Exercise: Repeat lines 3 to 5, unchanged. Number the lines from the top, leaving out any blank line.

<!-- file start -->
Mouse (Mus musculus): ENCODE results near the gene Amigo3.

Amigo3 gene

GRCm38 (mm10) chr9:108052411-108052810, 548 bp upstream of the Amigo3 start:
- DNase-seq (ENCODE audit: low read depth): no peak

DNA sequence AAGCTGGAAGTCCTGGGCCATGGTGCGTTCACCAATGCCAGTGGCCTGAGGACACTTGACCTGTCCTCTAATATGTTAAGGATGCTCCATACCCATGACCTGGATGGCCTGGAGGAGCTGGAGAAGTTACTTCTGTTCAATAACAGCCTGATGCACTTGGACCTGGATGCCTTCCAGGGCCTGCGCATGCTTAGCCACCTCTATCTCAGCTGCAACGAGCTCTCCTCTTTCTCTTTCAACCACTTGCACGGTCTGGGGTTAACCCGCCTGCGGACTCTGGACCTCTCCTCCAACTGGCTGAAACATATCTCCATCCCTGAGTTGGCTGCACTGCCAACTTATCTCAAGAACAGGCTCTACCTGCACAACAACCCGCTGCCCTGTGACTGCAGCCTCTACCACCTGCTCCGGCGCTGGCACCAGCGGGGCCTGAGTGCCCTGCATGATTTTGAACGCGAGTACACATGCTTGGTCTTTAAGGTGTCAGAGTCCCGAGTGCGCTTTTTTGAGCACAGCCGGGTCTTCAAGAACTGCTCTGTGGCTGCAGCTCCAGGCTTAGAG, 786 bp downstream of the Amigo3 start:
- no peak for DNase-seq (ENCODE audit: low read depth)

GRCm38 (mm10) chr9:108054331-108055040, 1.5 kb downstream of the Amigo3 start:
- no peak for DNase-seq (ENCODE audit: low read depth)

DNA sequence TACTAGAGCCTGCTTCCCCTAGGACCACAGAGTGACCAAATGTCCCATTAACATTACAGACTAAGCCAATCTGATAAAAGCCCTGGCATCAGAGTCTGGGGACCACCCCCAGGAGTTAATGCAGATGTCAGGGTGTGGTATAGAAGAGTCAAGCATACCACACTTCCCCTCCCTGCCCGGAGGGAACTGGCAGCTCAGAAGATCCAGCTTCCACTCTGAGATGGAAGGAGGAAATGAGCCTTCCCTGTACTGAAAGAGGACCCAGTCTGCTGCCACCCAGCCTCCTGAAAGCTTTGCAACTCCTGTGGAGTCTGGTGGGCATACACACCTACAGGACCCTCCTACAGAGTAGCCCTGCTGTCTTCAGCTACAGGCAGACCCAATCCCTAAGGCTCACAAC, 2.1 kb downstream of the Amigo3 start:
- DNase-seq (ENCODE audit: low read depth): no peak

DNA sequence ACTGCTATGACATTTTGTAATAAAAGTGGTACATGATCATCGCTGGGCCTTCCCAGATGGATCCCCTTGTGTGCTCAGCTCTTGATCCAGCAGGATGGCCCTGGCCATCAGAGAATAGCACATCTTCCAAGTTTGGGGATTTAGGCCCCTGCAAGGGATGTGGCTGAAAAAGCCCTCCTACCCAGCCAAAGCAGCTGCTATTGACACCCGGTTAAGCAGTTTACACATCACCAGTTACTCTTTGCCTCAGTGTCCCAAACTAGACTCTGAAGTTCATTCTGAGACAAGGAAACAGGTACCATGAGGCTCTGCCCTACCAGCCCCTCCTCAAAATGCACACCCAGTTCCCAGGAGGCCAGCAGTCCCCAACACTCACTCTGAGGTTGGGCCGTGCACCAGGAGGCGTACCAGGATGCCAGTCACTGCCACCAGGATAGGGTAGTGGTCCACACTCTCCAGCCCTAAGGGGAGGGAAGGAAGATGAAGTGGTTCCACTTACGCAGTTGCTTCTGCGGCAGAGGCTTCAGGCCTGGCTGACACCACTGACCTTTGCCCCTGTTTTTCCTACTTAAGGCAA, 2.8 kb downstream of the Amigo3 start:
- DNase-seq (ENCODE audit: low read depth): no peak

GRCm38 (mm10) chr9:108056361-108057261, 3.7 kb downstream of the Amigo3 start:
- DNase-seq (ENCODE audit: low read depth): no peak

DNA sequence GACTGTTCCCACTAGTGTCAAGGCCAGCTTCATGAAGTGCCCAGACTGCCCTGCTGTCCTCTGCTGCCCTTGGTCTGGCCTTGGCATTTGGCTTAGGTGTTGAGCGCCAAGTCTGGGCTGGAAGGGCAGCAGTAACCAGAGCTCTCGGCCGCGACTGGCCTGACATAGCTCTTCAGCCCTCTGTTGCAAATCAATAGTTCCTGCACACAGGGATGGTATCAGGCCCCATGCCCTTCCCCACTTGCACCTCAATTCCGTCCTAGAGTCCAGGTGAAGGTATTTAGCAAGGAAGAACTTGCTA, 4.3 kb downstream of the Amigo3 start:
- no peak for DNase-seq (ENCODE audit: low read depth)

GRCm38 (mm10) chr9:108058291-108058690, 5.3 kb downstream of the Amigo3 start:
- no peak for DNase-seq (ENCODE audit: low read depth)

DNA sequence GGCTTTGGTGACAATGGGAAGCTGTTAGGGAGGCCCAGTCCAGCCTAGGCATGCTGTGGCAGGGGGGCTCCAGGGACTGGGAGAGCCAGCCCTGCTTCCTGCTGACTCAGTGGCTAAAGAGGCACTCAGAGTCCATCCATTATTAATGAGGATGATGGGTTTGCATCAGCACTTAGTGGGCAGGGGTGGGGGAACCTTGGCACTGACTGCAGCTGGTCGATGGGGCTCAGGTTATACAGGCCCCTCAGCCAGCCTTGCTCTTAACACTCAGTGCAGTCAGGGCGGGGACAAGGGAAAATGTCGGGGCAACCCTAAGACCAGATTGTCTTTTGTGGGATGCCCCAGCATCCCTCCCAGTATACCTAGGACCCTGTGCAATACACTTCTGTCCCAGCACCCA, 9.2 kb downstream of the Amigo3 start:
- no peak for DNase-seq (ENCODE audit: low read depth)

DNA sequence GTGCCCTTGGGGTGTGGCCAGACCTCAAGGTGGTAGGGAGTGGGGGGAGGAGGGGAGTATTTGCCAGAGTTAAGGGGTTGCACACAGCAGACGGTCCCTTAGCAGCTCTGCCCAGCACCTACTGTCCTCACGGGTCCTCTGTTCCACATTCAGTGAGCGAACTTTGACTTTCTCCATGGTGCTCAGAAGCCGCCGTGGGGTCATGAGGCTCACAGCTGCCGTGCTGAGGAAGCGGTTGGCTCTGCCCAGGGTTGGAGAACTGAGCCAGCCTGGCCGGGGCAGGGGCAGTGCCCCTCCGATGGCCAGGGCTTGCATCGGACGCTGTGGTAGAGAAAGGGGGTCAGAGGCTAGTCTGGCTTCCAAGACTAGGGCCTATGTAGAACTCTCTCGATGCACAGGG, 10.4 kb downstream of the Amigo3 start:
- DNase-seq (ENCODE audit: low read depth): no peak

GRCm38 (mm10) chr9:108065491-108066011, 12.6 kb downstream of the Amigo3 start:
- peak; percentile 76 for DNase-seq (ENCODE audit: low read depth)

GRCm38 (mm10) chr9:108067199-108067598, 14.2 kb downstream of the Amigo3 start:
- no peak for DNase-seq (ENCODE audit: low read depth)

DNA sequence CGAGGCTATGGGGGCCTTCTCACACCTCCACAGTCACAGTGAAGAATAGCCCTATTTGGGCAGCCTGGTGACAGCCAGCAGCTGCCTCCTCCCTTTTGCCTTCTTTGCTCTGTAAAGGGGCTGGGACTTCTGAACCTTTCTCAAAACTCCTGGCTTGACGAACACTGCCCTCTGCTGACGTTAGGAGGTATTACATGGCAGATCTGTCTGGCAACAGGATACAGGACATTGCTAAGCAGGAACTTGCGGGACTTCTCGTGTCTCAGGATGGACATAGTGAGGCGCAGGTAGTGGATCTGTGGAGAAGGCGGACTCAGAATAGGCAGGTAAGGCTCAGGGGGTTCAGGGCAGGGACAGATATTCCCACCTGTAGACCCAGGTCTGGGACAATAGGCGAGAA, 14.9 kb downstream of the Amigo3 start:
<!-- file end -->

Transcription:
GRCm38 (mm10) chr9:108052411-108052810, 548 bp upstream of the Amigo3 start:
- DNase-seq (ENCODE audit: low read depth): no peak

DNA sequence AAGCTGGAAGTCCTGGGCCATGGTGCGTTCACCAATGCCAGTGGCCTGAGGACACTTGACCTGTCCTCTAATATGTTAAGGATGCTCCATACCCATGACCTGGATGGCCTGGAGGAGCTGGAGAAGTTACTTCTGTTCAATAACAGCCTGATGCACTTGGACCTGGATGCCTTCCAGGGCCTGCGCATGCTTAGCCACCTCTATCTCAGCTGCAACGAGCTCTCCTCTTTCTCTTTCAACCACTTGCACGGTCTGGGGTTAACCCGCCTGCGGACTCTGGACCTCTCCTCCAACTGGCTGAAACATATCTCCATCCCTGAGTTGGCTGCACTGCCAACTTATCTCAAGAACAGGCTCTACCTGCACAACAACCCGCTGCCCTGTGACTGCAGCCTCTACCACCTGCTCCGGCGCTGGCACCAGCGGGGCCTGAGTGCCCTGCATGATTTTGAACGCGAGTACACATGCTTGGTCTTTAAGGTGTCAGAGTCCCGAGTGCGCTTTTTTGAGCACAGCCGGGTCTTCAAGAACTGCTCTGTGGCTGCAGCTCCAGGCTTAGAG, 786 bp downstream of the Amigo3 start: